In Defense of the NQC Sound Guy

In Defense of the NQC Sound Guy September 16, 2011

Keith Waggoner offers an interesting perspective on NQC’s chronic sound problems:

As a guy who has sung on the main stage at NQC a few times, let me offer a defense for the sound team. Most groups (including, I’m sure, EHSS) bring in their own sound guy to mix their sets, rather than trusting whomever happens to be sitting at the sound board. This is to be expected, I guess, since the group sound man “knows” their sound. The problem comes when the group sound man isn’t experienced on the console they’re using at NQC or is unfamiliar with the room dynamics. The NQC sound guys let them do whatever they want. They let them set the sound and save presets on the board. They also let the group sound man come back and do the live mix for the performer. That’s why the sound can differ wildly between groups. I’ve worked with many of the NQC sound crew members at various events and they’re solid. For the most part, they know what they’re doing. We haven’t always used them for our sets, but when we have they’ve done a good job.

What I don’t get is the lack of communication between the stage hands distributing mics and the house sound guy. This results in those awkward stage moments while groups are singing with no amplification. There really is no excuse for not knowing who has what mic. While occasionally someone (usually an emcee) will grab a random mic and run up to the stage to say something real quick (creating a panic attack for the sound guy), most of the time the groups have their mics and are ready to go 10 minutes before their main stage slot. Groups use presets from sound check which require vocalists to use the same mic that they had in sound check. It’s up to the mic handler to make sure they have that same mic. If someone has the wrong mic, let the house guy know about it. The house guy has to be in tune to figure out which mic they DO have and prepared to mix on the fly.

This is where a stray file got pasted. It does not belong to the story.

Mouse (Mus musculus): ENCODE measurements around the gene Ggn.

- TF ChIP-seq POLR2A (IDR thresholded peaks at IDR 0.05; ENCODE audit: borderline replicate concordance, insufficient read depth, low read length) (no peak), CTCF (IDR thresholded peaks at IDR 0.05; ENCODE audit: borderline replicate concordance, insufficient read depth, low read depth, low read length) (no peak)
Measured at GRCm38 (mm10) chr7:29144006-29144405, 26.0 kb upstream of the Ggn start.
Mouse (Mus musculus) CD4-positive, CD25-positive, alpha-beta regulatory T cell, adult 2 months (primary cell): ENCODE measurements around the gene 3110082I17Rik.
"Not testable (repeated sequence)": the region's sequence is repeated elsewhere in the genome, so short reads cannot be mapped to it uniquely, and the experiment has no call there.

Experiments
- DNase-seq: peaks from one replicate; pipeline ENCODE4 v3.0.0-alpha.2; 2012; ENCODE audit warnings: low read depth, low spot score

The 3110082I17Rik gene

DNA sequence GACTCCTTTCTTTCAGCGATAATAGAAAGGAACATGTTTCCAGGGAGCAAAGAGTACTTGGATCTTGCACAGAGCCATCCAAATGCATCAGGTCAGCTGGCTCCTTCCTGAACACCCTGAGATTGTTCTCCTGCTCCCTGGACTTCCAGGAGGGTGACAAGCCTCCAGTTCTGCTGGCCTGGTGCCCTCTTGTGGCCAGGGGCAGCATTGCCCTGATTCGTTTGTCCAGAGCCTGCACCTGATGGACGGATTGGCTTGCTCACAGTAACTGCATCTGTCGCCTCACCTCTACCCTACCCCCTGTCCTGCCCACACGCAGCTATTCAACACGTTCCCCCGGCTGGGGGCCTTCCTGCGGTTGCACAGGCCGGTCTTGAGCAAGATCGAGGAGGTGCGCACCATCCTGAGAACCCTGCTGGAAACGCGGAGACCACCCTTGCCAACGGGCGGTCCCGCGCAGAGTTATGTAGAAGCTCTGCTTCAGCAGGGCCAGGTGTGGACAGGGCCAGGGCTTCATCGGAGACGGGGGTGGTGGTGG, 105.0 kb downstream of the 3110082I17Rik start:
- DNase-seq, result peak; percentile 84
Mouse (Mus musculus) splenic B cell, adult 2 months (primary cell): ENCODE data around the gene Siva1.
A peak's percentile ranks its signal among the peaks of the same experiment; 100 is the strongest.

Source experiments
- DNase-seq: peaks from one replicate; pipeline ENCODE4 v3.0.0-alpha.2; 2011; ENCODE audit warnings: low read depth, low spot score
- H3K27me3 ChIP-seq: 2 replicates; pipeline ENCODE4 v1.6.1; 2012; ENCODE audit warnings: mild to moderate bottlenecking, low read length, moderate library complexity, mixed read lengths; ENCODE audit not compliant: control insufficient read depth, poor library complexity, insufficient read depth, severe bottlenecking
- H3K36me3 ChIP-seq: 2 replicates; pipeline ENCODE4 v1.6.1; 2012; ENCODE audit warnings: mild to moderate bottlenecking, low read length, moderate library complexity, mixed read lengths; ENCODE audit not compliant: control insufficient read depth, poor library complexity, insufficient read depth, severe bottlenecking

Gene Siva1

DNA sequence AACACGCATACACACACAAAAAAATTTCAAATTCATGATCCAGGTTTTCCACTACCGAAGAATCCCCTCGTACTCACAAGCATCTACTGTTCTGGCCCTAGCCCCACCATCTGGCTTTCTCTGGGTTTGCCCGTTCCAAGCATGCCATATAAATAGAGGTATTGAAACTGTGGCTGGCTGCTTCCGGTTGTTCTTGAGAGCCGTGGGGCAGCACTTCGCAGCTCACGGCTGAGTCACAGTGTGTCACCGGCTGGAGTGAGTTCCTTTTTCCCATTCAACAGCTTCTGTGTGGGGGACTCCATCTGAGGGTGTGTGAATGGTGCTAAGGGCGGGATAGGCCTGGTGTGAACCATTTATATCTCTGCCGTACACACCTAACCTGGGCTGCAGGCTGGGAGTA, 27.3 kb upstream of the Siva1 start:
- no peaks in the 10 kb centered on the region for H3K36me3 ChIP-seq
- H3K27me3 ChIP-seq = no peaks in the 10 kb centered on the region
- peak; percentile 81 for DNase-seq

It’s not a perfect system by any means. Until they have only the “official” sound crew running sound, NQC will suffer from sonic inconsistency. I’m not saying that the NQC sound crew would always do it better, but at the very least it would be uniform.

Thoughts? Comments? I will say that this explanation does make sense to me. The thing that still puzzles me is how a group like Signature Sound, who should have this kind of thing down, could have a rotten mix? Last night was better than the previous night, but it was still a little rough. Are we to assume they’re doing their own sound as well? Because I’ve been to two of their concerts and never heard problems of that sort.

"Thanks for proving Lily's point. What color is the sky in your bubble-verse?"

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